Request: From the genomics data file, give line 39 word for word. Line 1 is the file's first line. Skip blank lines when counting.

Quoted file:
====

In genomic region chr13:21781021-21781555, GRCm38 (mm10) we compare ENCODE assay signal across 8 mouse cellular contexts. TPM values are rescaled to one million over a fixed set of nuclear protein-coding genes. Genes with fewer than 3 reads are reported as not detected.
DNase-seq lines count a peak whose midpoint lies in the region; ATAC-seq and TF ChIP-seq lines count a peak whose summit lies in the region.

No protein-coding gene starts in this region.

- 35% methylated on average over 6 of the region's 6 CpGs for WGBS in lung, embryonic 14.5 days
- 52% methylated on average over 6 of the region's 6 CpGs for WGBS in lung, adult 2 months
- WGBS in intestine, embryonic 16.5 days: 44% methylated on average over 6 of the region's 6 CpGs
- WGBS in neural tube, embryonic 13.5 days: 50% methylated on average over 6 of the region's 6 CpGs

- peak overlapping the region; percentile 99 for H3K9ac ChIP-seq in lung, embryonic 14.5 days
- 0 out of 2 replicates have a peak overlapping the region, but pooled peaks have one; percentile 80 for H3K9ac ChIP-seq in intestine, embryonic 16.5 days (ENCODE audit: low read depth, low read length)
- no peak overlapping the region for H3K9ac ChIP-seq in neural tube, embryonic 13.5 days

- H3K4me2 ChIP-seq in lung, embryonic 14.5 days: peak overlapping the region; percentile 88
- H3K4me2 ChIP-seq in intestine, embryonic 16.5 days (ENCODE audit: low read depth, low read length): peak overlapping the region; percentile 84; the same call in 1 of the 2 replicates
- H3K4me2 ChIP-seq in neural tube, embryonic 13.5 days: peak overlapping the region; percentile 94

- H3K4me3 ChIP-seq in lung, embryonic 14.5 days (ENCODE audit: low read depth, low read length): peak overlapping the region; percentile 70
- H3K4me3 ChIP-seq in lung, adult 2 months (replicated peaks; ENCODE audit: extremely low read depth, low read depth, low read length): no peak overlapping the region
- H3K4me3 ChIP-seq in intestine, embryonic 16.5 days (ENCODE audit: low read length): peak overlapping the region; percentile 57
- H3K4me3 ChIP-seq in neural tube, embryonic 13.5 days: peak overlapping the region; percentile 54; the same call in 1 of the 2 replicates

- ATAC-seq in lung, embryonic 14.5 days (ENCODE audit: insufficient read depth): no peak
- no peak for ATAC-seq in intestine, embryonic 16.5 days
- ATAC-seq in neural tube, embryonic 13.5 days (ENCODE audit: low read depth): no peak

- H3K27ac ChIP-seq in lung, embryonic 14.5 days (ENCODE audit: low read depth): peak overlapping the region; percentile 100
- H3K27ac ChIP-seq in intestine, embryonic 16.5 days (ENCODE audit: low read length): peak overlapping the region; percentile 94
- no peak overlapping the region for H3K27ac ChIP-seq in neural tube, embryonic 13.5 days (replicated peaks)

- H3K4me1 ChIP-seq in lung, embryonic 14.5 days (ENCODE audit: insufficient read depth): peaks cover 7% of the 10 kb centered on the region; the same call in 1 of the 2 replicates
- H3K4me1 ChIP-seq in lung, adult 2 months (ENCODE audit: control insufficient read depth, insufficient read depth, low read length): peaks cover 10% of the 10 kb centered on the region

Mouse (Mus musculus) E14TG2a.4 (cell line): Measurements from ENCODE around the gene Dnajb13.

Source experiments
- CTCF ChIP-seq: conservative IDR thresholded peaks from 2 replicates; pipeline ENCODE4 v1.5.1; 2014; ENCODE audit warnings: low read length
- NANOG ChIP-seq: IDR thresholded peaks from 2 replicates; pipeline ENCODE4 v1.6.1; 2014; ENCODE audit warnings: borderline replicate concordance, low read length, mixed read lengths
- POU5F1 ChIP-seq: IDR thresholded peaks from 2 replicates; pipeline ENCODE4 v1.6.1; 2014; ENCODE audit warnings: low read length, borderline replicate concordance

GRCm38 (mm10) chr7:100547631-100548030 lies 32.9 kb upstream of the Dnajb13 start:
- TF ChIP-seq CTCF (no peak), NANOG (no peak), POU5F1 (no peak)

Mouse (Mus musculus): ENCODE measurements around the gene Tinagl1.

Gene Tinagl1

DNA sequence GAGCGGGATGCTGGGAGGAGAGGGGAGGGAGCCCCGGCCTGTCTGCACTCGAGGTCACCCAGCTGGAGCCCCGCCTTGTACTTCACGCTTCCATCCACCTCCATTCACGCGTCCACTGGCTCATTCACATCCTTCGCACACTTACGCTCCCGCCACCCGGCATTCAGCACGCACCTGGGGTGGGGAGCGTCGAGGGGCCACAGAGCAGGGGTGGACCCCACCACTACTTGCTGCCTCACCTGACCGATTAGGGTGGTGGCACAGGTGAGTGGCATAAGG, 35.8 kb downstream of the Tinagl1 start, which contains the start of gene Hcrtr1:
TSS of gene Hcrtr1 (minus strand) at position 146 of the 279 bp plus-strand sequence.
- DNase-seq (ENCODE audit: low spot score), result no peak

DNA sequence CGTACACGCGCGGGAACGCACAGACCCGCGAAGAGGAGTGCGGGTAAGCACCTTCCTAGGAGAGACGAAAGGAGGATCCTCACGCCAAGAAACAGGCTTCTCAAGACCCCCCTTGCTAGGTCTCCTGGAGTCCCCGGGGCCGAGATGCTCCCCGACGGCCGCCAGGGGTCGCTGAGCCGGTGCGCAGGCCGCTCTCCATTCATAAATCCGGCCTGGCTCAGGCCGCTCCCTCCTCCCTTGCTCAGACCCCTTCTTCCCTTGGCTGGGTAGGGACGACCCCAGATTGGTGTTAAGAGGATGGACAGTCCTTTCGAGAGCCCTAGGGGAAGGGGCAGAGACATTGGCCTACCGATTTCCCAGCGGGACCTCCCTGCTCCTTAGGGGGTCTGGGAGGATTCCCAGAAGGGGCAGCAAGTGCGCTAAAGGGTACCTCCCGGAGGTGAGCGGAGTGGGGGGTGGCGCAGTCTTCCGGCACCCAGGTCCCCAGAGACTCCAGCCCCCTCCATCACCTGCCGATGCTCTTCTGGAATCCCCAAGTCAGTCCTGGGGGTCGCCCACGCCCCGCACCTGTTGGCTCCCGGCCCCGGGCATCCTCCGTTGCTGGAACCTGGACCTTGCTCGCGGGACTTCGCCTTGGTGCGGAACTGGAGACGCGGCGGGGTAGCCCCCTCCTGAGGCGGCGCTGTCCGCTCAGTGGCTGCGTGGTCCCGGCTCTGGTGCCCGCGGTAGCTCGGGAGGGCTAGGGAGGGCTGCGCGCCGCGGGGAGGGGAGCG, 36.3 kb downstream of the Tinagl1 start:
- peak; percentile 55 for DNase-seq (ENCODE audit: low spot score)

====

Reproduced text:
- peak; percentile 55 for DNase-seq (ENCODE audit: low spot score)